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A. Leo Levin
Born(1919-01-09)January 9, 1919
New York City
DiedNovember 24, 2015(2015-11-24) (aged 96)
OccupationLaw professor
TitleLeon Meltzer Professor of Law
Board member of
Spouse(s)Doris (nee Feder)
Parent(s)Issaachar and Minerva Hilda (Shapiro) Levin
Academic background
Alma mater
Academic work
InstitutionsUniversity of Pennsylvania Law School

A. Leo Levin (January 9, 1919 – November 24, 2015) was the Leon Meltzer Professor of Law at the University of Pennsylvania Law School.[1]


Levin was born in New York City to Issaachar and Minerva Hilda (Shapiro) Levin, and grew up in Trenton, New Jersey.[1] His father was an Orthodox rabbi and Mizrachi leader.[2] He was Jewish.[3] He and his wife Doris (nee Feder) had two sons, Allan and Jay.[4][5]

Levin earned a B.A. from Yeshiva College in 1939, where he was the Editor-in-Chief of The Commentator and president of the Yeshiva College Student Council.[6][7] He subsequently received his J.D. from the University of Pennsylvania Law School in 1942, where he was an Editor of the University of Pennsylvania Law Review.[8][9]

During World War II he was a first lieutenant in the United States Air Force from 1942 to 1946 in Europe.[9] He taught at the University of Iowa College of Law as an Assistant Professor from 1947 to 1949.[10] Decades later, in the 1990s, he returned there to teach.[10]

He was the Leon Meltzer Professor of Law at the University of Pennsylvania Law School; he first joined the faculty in 1949, and became a full professor in 1953.[11][12]

Levin was the Director of the Federal Judicial Center from 1977 to 1987.[8] He served as President of the Jewish Publication Society, the Jewish Exponent, Lower Merion Synagogue in Bala Cynwyd, Pennsylvania, and the Order of the Coif.[4][13][1] He was also Vice Provost of the University of Pennsylvania, and a vice president of the Union of Orthodox Jewish Congregations of America.[3] He was a founding director of the National Institute for Trial Advocacy, a member of the Standing Committee on Practice and Procedure, Judicial Conference of the United States (1977–78), a member of the National Institute of Corrections, a Fellow of the American Academy of Arts and Sciences, an honorary trustee of Bar-Ilan University, a member of the Board of Directors of the American Judicature Society, and served on the Planning Committee of the Claims Commission, which made recommendations regarding allocation of reparation monies to be paid to Holocaust survivors.[2]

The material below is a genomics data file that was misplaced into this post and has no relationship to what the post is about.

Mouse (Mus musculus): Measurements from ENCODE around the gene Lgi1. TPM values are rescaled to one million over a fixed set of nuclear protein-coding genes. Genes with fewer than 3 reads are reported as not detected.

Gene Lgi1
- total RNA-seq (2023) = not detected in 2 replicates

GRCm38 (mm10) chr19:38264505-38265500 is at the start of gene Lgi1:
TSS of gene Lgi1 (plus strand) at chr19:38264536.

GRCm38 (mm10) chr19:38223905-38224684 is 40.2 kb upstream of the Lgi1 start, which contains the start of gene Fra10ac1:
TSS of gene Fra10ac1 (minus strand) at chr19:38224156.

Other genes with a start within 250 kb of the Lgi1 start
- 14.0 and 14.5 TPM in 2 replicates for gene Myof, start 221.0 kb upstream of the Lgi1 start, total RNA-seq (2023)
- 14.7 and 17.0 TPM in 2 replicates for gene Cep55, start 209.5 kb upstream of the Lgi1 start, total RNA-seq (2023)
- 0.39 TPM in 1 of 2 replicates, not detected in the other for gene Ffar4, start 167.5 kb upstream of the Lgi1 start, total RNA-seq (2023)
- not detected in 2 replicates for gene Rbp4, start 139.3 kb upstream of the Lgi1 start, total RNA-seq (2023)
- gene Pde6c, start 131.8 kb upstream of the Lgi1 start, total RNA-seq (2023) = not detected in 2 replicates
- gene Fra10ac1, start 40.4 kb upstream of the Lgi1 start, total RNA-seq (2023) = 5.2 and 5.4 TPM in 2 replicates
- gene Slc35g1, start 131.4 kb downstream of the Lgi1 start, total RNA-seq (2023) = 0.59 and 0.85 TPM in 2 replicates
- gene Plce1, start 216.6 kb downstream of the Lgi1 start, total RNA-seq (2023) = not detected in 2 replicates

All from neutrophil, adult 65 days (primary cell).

Among Levin's writings are A. Leo Levin, Philip Shuchman, & Charles M. Yablon, Civil Procedure: Cases and Materials, 2d ed. (Foundation Press 2000), Russell R. Wheeler & A. Leo Levin, Judicial Discipline and Removal in the United States (Federal Judicial Center 1979), A. Leo Levin, Russell R. Wheeling & R. Pound, The Pound Conference: Perspectives on Justice in the Future (West 1979), A. Leo Levin, Problems and Materials on Trial Advocacy (Foundation Press 1968), and A. Leo Levin & M. Kramer, New Provisions in the Ketubah: A Legal Opinion (Yeshiva University 1955).[14]

Levin died at 96 years of age.[15] The annual A. Leo Levin Award for Excellence in an Introductory Course was established in 2002 at the University of Pennsylvania Law School in his honor.[16][4]


  1. ^ a b c "Leo Levin, 96". Jewish Exponent. 10 December 2015.
  2. ^ a b "Levin, A. Leo -".
  3. ^ a b "Dr. A. Leo Levin, Orthodox Jew, Named to High Post at Pennsylvania U." Jewish Telegraphic Agency. 21 September 1965.
  4. ^ a b c "A. Leo Levin, Law School".
  5. ^ "A Community Remembers," Jewish Exponent.
  6. ^ "Levin, Miller Chosen to Head Commentator". The Commentator.
  7. ^ "Levin Victor in Landslide". The Commentator.
  8. ^ a b "Penn Law Faculty: A. Leo Levin L'42".
  9. ^ a b The Daily Pennsylvani An. A. Leo Levin New Vice Provost - Pdf
  10. ^ a b A. Leo Levin: A Fond Tribute to the Master of the Classroom 148 University of Pennsylvania Law Review 1999-2000
  12. ^ Obituaries – The Pennsylvania Gazette
  13. ^ "A. Leo Levin"
  14. ^ "A. Leo Levin - Law Library".
  15. ^ "Levin". Jewish Exponent.
  16. ^ "Law School faculty members honored for teaching excellence".

External links

This page was last edited on 25 December 2020, at 06:31
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